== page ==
Fluids Manual

© All Rights Reserved

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Fluids Manual

© All Rights Reserved

- Drilling Fluids
- Wellbore Stability
- Field Training v4.0
- Hydraulics v2 1
- Oil and gas journal
- Drilling Fluid
- 3_DrillingFluidComponents.ppt
- Drilling and Complwtion Fluids
- Drilling Fluids ShaleTech 2011
- Effect of Drilling Fluids on ROP
- Drilling Fluids Final
- 13A-18th-Edition-Purch-Guidlines-R1-2011-12-06
- 4 - Water Base Mud System_PTM_Handout
- Comparative toxicity of drilling fluids to marine water shrimp (Mysidoposis bahia ) and brackish water shrimp ( Palaemonetes africanus)
- Aerated Fluids for Drilling of Geothermal Wells - Hagen Hole
- Non Aqueous Drilling Fluids
- Mud Measurements
- Lab1
- Fluids_Lab_Manual
- 23. Gas Cut Mud

You are on page 1of 57

1.1

1.2

1.3

a.

b.

c.

d.

e.

f.

Definitions

Newtonian Fluids

Bingham Fluids

Power Law Fluids

The Modified Power Law

Model Affects on Viscous Flow

1.4

Mud Rheology

1.5

a.

b.

c.

d.

e.

f.

g.

h.

1.6

Laminar Flow

Turbulent Flow

Determination of Flow Type

Derivation of Effective Viscosity

Determination of Reynolds Number

Determination of Annular Velocity

Use of Reynolds Number to determine Flow Type

Determination of Critical Velocity

a.

b.

c.

d.

e.

Drillstring Pressure Losses

Annular Pressure Losses

Bit Pressure Loss

Surface Pressure Losses

1.7

a. Cuttings Slip Velocity

b. Slip Velocity in Turbulent Flow

c. Nozzle Velocity

1.8

Hydraulics Optimization

a. Bit Hydraulic Horsepower

b. Hydraulic Impact Force

c. Optimization

1.9

1.10

Appendix

The importance of the drilling mud in the drilling of a well cannot be over emphasised. It

has a critical bearing on all aspects of the operation. Not only does it act as a transporting

medium for cuttings and gas, enabling us to see at surface what is happening downhole,

but the properties of the mud will determine how affective the drilling is, how well the

hole and formations are protected, and how well subsurface pressure are controlled.

Cuttings removal

Control subsurface pressures

Lubricate and cool the drill bit and the drillstring

Bottom hole cleaning

Aid in formation evaluation

Protect formation productivity

Aid formation stability

Cuttings removal

This is a very important role of the mud. Not only do the cuttings need to be removed

from the annulus to allow for free movement and rotation of the drillstring, but the

cuttings need to reach the surface in such a condition that they can be used by a geologist

to accurately interprete the downhole geology.

This principle is not only determined by the physical properties of the mud but by the type

of flow pattern present in the annulus. The cuttings need to be removed affectively, but

damage and erosion to the cuttings has to be avoided.

Cuttings density is obviously greater than the mud density, therefore it is normal for a

degree of cuttings slip. Mud properties (viscosity, gel strength) have to be such so as to

minimise this.

Cuttings slip will be affected by the annular velocities:If annular velocities are restricted for any reason (eg pump volume, large hole section,

downhole conditions), mud properties would have to be changed to compensate for an

increased degree of slip.

Minimum mudweight is optimum for faster drilling rates and to minimise the risk of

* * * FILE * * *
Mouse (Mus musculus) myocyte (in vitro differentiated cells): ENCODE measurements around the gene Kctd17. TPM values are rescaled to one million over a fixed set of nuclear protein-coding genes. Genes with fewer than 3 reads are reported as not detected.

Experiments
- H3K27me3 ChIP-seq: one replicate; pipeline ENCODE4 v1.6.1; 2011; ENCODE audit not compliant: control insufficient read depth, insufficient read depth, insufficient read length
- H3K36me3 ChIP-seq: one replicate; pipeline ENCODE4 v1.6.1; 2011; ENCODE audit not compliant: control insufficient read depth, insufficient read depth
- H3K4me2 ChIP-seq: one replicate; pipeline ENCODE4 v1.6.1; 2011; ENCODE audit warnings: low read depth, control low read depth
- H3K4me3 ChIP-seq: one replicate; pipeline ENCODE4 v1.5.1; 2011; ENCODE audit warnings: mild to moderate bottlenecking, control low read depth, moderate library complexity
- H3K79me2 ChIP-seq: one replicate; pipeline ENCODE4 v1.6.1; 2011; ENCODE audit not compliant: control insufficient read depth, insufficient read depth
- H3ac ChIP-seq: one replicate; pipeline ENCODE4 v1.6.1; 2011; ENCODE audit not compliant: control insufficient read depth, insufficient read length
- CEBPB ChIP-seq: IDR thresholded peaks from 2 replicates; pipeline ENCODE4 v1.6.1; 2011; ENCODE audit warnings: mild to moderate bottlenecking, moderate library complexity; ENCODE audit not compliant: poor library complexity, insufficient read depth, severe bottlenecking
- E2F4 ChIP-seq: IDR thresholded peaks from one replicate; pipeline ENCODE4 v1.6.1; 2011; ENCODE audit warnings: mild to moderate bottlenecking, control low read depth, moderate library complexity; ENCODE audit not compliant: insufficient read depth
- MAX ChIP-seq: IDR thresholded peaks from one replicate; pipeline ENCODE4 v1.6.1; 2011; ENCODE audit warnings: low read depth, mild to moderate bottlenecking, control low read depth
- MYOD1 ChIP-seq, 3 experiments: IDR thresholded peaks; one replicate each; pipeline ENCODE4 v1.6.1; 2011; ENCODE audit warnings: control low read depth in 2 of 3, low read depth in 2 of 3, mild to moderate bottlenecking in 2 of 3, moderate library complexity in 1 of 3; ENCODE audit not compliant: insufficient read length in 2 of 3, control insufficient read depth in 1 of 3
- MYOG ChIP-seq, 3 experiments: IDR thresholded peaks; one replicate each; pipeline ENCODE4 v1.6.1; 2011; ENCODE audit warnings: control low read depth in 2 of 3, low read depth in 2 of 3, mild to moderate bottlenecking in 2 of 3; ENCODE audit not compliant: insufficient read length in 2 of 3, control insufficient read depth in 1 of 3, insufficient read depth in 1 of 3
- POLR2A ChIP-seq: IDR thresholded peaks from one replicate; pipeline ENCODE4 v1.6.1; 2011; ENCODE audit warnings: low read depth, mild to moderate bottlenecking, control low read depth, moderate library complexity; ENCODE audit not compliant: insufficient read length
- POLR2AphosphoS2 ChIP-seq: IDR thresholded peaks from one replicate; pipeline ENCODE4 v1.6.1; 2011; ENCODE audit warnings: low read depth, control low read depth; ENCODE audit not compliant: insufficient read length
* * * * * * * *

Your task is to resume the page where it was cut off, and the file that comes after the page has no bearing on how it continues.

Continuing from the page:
damaging formations and losing circulation.

However, in conventional drilling, the mud also has to be of sufficient density to protect

the well against subsurface formation pressures.

The pressure produced at the bottom of the hole, due to the weight of the static vertical

column of mud, is known as the Hydrostatic Pressure.

If the hydrostatic pressure is equal to the formation pressure, the well is said to be at

balance.

If the hydrostatic pressure is greater than the formation pressure, the well is said to be

overbalanced and protected against influxes into the wellbore.

If the hydrostatic pressure is less than the formation pressure, the well is said to be

underbalanced and therefore subject to influxes of formation fluid.

where

PHYD = psi

TVD = feet

where

= SG

PHYD = psi

TVD = feet

where

= kg/m3

PHYD = Kpa

TVD = m

The drilling action and rotation of the drillstring will produce a lot of heat, at the bit and

throughout the drillstring, due to friction. This heat will be absorbed by the mud and

released, to a degree, at surface.

The mud has to cool the bit and lubricate the teeth to allow for affective drilling and to

minimise damage and wear.

The mud has to affectively remove cuttings from around the bit as rock is newly

penetrated. This is to stop the cuttings building up around the bit and teeth (bit balling)

which would prevent the bit from drilling.

The mud lubricates the drillstring by reducing friction between the string and the borehole

wall - this is achieved by additives such as bentonite, graphite or oil.

To obtain the best possible cuttings for geological analysis (viscosity). The type of

flow will determine the degree of erosion and alteration, thus smooth laminar flow is

preferred to chaotic turbulent flow.

To minimise fluid invasion (filtrate) - both water and oil invasion would affect the

resistivity of the mud making formation evaluations more difficult. Thus, a filter cake

is allowed to build up on the wall of the borehole, restricting fluid movement in both

directions.

NB

Filter Cake restricts fluid invasion but may reduce the quality of sidewall cores

Formation Stability